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Inbox: Should Chirinos step into full-time role?

Beat reporter T.R. Sullivan answers Rangers fans' questions
MLB.com @Sullivan_Ranger

With Jonathan Lucroy's OPS under .700 and Robinson Chirinos raking at the plate with an OPS over .900, do you think an even timeshare -- if not a swap in roles -- is in the cards? Chirinos has been on fire and clearly the better hitter this year so far. Also, range factor says Chirinos has been slightly better defensively.
-- Chris L., Jacksonville, Texas

Chirinos has no doubt had a better first half than Lucroy, and it has resulted in increased playing time. What has to be weighed is how much of Chirinos' outstanding play can be attributed to the Rangers being judicious in how much they use him. That's a vital part of getting maximum production out of catchers, especially when a player has a history of injury.

With Jonathan Lucroy's OPS under .700 and Robinson Chirinos raking at the plate with an OPS over .900, do you think an even timeshare -- if not a swap in roles -- is in the cards? Chirinos has been on fire and clearly the better hitter this year so far. Also, range factor says Chirinos has been slightly better defensively.
-- Chris L., Jacksonville, Texas

Chirinos has no doubt had a better first half than Lucroy, and it has resulted in increased playing time. What has to be weighed is how much of Chirinos' outstanding play can be attributed to the Rangers being judicious in how much they use him. That's a vital part of getting maximum production out of catchers, especially when a player has a history of injury.

Why is Prince Fielder still on the roster and being paid? He can't fulfill his contractual obligation to play, so why must the Rangers keep him on payroll?
-- David B., Fulshear, Texas

Fielder has three years and $72 million left on his original nine-year contract. Some of that is being paid by the Tigers and some by insurance. The Rangers are responsible for the rest. During the season, he is on the 60-day disabled list and not on the 40-man roster. But Fielder does take a spot in the offseason.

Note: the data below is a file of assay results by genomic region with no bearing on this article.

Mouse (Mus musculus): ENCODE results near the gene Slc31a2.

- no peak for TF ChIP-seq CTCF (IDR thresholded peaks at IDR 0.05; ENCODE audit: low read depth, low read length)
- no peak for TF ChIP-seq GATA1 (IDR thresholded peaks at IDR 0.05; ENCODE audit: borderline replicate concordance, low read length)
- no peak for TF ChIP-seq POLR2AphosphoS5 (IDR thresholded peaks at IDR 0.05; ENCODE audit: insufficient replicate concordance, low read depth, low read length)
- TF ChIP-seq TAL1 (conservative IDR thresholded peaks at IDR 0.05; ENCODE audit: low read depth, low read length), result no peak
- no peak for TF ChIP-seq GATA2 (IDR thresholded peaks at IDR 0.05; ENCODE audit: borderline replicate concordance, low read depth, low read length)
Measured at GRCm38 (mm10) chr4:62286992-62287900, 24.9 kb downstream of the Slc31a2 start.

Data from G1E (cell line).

Submit a question to the Rangers Inbox

What kind of plan do the Rangers have on Jurickson Profar? He may not get a shot in the big leagues unless someone is down this year. Should they try to trade him for a younger prospect?
-- Zilin C., Foshan, China

Yes. Profar is playing well at Triple-A Round Rock, so Texas ought to be able to get something for him and get him out from behind Elvis Andrus and Rougned Odor.

Video: BOS@TEX: Profar plates a pair on a double

I've noticed we take an overwhelming amount of first-pitch strikes and start out behind in the count often. I understand the need to work the pitch count, but do you think being more aggressive on first-pitch strikes would be beneficial to the offense?
-- Jordan S., Arlington

The Rangers are batting .387 with an .804 slugging percentage when they put the first pitch in play. Both are the highest in the American League. But here is the strange thing. They are batting .236 with a .415 slugging percentage on every at-bat that starts out 1-0 in the count. Both are the second lowest in the AL. On every at-bat that begins 2-0, they are hitting .275 (eighth) with a .486 slugging percentage (ninth). They also have the second-most strikeouts when the at-bat begins with a 2-0 count.

So you are onto something about being more aggressive on the first pitch. But they also need to do a better job when they get the advantage of a hitters' count.

What is the status of right-handed pitcher Michael Matuella? Do you think he will have the stuff to live up to pundits' expectations of him? He was once touted as a possible No. 1 pick before Tommy John surgery.
-- Mark A. Frisco, Texas

Matuella, who had the surgery in April 2015 while at Duke, is currently at Class A Hickory, where he is 0-5 with a 5.90 ERA in 11 games. That's hardly unexpected. This guy went two years with almost no pitching. The Rangers will find out in 2018-19 what they have in Matuella.

My question concerns field specifications. Why aren't all fields the same dimensions? If a football player runs 10 yards, it's the same on all fields. If a basketball player shoots from the 3-point line, it's the same at each stadium. In baseball, a home run is not a home run at each park because fields aren't the same. Doesn't this actually skew who is a true home-run hitter?
-- Bob M., Garland, Texas

When baseball exploded in popularity in the 19th century, stadiums had to be shoehorned into whatever space could be found in the urban sprawl. That's how outfield dimensions became irregular and asymmetrical. It's going to remain that way unless you are advocating demolishing Yankee Stadium, Fenway Park and Wrigley Field.

T.R. Sullivan has covered the Rangers since 1989, and for MLB.com since 2006. Follow him on Twitter @Sullivan_Ranger and listen to his podcast.

Texas Rangers, Robinson Chirinos, Jonathan Lucroy